Chile is unlike any other country I have visited in South America. Because of its natural beauty, high literacy rate, and fairly stable political situation, it can be best described as the Switzerland of the south. Chile is a paradise for nature lovers and outdoor enthusiasts. Within the country, one can find a diverse variety of landscapes including vineyards, volcanoes, deserts, beaches, lakes, glaciers and forests. Nature, culture, food and people just are few of the reasons to visit Chile.
1. Unexplored Destination – Chile has been relatively cut off from the rest of the world due to its remote location. Therefore, the number of oversees tourists is not as overwhelming as in many other places, and there are areas in the country where you can find yourself to be the only visitors. People are friendly and there is no eminent danger. It is easy to move around the long country by air or road. Adventurers may rent a car (with or without a guide) and explore the entire stretch of 2,700 miles from north to south. Picture yourself in the next Motorcycle Diaries?
2. Santiago – Most visitors arrive in the nation’s capital, a city bustling with boutique hotels, restaurants, shops, art and nightlife. Santiago compares to other South American metropolis in terms of bottleneck traffic, but the city itself has a European feel and stands at an elevation of 1700 feet, surrounded by the Andes mountains.
Travel tip: Make Hotel Le Rive, a charming mansion style boutique hotel, your base and make day trips to the nearby Pacific Ocean and wine country.
3. Wine Country – Though Chile has been growing wine for a long time, Chilean wines entered the international wine scene only in the 1990s. From Elqui Valley in the north, Casablanca, Maule and Colchagua Valleys in the center, to Maipo Valley in the south, Chile is producing crisp Sauvignon Blanc, robust Cabernet Sauvignon, spicy Carménère, bold Syrah and smooth Pinot Noirs. In the last decade, biking wine tours of Chile have become very popular where visitors can enjoy the countryside, indulge in paired food and wine tastings, and spend overnight at villas in the vineyards.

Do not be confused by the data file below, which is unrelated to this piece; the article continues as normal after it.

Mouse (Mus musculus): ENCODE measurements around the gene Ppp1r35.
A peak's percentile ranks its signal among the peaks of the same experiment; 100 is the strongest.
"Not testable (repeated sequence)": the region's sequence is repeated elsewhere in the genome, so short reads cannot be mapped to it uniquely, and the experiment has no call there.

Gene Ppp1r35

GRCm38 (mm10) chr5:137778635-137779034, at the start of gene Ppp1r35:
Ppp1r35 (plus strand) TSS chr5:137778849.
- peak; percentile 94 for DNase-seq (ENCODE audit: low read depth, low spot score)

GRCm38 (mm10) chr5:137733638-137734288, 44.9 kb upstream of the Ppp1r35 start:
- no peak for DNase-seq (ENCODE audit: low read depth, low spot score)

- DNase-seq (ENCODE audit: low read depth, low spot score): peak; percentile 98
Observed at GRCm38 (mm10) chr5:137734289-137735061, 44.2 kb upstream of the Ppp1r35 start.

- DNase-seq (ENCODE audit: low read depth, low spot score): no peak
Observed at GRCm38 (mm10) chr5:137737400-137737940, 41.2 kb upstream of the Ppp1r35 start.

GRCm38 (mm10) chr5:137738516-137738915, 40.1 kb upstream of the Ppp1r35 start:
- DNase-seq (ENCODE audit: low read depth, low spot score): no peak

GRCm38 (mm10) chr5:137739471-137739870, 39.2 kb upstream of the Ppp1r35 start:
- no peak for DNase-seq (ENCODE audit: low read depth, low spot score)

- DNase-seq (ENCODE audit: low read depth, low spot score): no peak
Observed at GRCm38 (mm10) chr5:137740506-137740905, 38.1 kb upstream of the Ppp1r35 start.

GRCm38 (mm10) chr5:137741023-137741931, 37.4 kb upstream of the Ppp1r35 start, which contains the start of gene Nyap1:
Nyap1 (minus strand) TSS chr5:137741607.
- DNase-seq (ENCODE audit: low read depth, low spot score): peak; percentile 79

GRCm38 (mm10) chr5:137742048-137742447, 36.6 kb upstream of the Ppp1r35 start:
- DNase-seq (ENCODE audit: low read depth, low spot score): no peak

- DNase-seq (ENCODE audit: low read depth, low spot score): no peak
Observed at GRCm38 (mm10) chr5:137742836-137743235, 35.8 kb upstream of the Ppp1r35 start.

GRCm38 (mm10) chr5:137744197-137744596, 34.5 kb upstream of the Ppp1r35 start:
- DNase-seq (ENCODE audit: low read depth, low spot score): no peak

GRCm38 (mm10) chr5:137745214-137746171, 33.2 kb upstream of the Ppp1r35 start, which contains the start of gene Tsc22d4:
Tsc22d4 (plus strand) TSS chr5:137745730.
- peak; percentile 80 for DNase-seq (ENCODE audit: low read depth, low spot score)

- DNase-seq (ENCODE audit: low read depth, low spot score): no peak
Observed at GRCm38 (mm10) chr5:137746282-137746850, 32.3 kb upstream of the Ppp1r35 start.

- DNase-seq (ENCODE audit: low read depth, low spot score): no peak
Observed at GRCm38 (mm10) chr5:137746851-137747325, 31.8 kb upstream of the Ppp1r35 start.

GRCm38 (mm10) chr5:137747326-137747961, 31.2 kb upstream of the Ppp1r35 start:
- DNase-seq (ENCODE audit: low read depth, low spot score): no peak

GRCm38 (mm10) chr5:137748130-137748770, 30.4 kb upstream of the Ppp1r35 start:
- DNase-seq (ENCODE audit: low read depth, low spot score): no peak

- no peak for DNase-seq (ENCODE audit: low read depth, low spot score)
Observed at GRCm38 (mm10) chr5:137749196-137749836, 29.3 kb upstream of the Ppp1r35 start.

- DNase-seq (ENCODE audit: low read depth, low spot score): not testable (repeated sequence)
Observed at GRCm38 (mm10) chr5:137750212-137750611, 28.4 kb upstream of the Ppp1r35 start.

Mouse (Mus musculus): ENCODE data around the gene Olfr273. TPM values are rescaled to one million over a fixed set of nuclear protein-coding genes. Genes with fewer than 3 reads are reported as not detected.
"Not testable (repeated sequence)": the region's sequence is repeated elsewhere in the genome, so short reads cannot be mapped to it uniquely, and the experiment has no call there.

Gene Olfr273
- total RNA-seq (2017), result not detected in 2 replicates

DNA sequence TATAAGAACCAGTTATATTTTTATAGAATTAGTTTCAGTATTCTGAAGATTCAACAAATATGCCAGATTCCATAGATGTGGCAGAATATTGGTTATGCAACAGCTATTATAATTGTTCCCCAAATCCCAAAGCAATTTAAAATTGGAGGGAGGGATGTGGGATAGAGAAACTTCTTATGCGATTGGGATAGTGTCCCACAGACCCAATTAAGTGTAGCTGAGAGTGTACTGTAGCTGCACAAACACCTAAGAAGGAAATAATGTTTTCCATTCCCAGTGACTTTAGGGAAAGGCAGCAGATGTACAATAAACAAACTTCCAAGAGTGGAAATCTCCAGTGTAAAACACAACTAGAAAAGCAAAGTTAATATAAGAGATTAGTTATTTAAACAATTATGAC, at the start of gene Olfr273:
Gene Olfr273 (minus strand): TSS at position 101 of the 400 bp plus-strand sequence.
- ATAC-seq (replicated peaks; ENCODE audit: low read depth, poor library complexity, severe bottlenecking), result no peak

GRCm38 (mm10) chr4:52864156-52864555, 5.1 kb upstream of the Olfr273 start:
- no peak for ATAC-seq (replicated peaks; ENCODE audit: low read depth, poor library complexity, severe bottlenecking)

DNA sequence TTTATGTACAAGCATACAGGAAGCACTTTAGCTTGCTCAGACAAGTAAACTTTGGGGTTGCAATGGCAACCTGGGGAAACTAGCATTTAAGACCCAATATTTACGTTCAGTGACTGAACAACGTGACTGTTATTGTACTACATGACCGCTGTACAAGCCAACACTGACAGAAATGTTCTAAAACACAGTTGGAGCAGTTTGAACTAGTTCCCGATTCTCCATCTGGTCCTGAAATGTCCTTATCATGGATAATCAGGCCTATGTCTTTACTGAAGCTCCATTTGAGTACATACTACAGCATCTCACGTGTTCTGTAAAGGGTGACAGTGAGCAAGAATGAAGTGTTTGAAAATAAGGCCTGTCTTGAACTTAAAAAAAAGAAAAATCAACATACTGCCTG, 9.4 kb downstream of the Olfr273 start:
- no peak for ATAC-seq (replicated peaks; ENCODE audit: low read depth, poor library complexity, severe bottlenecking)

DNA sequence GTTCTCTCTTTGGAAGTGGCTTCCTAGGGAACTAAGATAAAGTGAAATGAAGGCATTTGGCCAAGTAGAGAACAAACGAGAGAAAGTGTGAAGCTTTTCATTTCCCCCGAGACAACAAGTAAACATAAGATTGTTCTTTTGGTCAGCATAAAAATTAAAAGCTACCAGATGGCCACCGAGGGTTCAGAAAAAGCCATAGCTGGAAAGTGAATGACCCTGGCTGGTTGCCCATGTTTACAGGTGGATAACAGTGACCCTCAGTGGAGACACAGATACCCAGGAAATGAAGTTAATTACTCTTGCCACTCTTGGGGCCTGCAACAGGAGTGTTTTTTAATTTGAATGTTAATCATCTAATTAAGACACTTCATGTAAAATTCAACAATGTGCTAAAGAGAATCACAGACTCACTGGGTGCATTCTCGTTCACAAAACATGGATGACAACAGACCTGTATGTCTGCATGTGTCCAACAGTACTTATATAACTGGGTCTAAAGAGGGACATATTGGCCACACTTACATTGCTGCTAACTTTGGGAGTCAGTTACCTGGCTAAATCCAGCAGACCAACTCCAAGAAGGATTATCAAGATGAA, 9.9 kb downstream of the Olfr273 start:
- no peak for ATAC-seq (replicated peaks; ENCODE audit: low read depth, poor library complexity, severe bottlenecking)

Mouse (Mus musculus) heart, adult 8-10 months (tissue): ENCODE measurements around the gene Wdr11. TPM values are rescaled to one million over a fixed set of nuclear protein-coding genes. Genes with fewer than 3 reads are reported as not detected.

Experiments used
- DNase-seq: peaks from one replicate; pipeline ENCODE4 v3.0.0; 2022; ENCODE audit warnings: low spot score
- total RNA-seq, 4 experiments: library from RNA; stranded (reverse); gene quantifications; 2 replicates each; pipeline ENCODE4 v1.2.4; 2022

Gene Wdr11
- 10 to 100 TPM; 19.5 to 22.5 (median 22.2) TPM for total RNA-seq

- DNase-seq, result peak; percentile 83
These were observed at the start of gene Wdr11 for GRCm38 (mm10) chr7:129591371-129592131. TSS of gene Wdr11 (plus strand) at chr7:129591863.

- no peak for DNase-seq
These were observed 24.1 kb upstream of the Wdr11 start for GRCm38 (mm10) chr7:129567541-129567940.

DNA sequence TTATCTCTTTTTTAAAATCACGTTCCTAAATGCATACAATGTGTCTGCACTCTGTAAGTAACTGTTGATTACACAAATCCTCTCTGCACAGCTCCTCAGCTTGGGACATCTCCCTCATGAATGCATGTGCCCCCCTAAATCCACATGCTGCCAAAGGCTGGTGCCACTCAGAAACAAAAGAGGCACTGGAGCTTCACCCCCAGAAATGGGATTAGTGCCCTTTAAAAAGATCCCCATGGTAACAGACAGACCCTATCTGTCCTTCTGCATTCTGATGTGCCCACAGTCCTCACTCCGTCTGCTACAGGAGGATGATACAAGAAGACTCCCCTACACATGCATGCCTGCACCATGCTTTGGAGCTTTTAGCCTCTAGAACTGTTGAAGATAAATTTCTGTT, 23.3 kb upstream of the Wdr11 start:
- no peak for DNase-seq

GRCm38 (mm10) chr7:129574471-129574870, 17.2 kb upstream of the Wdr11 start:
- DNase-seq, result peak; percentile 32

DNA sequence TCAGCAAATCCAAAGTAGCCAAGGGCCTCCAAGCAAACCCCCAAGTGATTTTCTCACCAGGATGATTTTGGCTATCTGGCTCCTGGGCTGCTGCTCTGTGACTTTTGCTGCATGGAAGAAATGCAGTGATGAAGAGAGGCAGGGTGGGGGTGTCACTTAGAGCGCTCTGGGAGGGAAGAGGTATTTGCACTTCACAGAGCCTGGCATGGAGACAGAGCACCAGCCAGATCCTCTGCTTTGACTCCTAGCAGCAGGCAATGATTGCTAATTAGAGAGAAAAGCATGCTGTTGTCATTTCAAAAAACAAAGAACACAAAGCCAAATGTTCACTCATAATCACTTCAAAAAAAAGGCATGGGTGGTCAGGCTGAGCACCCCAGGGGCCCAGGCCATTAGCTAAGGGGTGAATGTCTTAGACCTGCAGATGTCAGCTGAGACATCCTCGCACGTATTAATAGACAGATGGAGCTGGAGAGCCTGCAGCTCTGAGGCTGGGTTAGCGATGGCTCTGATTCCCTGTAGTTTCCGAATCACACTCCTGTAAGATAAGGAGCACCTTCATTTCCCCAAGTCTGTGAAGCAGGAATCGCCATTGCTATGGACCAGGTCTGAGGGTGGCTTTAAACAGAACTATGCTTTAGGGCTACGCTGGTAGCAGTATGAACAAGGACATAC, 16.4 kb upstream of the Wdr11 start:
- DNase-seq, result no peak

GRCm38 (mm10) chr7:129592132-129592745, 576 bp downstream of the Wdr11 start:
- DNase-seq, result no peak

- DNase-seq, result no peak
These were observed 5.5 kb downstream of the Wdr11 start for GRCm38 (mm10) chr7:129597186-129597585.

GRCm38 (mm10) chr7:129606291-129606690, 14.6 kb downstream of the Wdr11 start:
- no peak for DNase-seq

Travel tip: Stay at Hotel La Casona in Casablanca Valley where you can bike through 6 miles of the farm, and drink award-winning organic and biodynamic wines at Matetic winery.
4. Pucon – This charming alpine town in southern Chile is best known for still active Villarrica Volcano where you can ski, snowboard or snowshoe all though winter. The trail from its peak to Lake Villarrica below is a scenic 1.5-2-hour ski, and hikers can spend a few days exploring the caves in the area. The volcano is surrounded by forests which are still home to the indigenous people who own the land.
Travel tip: Stay at upscale Hotel Vira Vira. This year-old Relaix and Chateau affiliated property boasts contemporary villas with fabulous views of the Licura river and the flaming volcano. Stay includes farm to table meals, activities such as yoga, horseback riding, guided hikes and cooking classes.
5. Indigenous Culture – The city of Temuco (near Pucon) has the highest indigenous (known as Mapuche) presence in Chile. In this region of Araucanía, visitors can see traditional huts made with paja and get a glimpse how they have lived for centuries. The Mapuche people are best known for their textiles, and it is also possible to visit the workshops of women who weave handlooms using sheep wool in traditional ways passed on from generations.
6. Región de la Araucanía – Bordering with Argentina, this forest area is home to hundreds of Araucaria Araucana, also know as monkey puzzle trees. With a backdrop of snow capped volcano, these thousand-year-old trees are referred to as living fossils. Fall is especially beautiful in this area as the region is covered with fiery red, yellow and orange leaves sloping along a winding road.
7. Manjar – It is believed that Chile invented the famous Dulce de Leche or sweet milk caramel during the Colonial times. In Chile, you can find many desserts prepared with manjar. There are hole-in-the-wall Pastelerías, as well as Swiss style bakeries serving torta mieloja (Napolean style pastry with layers of dulce), brazo de reine (a Swiss cake roll with caramel), and of course, alfajores.